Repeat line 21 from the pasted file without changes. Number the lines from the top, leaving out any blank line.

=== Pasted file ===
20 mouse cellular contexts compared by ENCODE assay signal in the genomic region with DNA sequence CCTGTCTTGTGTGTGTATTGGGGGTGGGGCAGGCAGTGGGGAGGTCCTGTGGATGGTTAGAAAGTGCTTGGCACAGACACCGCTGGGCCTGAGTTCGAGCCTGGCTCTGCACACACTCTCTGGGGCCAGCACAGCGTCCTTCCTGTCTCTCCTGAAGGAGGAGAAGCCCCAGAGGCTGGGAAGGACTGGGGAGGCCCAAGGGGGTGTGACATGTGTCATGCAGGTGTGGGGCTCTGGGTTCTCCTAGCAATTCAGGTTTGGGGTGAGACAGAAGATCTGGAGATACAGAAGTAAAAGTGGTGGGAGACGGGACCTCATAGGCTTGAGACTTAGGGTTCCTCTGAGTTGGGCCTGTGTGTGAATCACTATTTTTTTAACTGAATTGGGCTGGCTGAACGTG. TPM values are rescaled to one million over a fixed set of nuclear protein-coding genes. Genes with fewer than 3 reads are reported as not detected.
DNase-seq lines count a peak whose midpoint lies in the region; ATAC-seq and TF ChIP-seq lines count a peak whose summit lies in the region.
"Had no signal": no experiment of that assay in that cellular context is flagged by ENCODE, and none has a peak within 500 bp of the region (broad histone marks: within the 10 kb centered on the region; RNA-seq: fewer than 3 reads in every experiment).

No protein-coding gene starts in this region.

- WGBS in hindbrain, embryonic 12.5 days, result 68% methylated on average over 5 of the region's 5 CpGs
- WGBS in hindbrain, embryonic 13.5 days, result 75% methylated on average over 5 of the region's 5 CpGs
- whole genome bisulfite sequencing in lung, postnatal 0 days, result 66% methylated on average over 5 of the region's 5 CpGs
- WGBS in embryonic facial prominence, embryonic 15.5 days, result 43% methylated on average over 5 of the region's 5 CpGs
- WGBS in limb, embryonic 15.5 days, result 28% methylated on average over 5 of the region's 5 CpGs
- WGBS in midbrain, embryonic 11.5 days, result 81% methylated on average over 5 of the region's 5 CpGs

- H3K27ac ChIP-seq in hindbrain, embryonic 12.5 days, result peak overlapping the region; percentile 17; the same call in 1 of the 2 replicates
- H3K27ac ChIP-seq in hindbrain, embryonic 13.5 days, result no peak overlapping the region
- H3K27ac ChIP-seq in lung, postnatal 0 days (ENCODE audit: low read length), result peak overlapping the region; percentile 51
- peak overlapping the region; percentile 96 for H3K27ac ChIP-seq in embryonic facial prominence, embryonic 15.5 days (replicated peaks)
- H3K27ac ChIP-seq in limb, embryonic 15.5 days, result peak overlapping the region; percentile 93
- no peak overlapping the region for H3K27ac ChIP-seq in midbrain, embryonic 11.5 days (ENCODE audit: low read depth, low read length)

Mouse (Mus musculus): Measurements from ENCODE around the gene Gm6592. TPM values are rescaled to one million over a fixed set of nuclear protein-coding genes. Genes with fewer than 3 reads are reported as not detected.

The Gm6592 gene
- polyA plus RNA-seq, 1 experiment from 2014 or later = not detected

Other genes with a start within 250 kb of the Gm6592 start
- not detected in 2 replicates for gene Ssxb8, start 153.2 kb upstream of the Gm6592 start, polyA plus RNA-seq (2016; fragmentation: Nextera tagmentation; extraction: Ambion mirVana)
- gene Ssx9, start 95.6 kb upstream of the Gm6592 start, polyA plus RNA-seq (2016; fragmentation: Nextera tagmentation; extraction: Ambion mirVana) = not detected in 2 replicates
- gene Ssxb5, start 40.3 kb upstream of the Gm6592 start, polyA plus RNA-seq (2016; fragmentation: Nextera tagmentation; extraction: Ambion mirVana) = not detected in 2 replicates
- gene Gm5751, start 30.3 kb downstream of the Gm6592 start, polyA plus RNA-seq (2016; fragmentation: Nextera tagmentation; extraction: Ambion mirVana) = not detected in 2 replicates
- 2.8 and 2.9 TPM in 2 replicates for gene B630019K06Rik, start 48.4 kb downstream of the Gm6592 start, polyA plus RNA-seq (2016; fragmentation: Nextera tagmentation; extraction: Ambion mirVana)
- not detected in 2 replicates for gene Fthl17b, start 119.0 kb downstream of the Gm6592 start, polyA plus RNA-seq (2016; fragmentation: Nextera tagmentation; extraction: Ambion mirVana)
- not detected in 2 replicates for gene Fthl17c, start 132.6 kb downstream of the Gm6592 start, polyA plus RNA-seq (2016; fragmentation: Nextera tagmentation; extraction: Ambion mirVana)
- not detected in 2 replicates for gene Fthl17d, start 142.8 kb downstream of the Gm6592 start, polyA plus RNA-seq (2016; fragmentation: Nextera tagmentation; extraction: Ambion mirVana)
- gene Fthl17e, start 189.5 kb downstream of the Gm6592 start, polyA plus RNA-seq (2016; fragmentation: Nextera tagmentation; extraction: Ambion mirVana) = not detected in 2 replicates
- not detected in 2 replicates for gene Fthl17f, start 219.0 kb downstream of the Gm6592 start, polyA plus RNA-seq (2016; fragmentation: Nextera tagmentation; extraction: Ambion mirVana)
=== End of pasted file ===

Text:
- not detected in 2 replicates for gene Ssxb8, start 153.2 kb upstream of the Gm6592 start, polyA plus RNA-seq (2016; fragmentation: Nextera tagmentation; extraction: Ambion mirVana)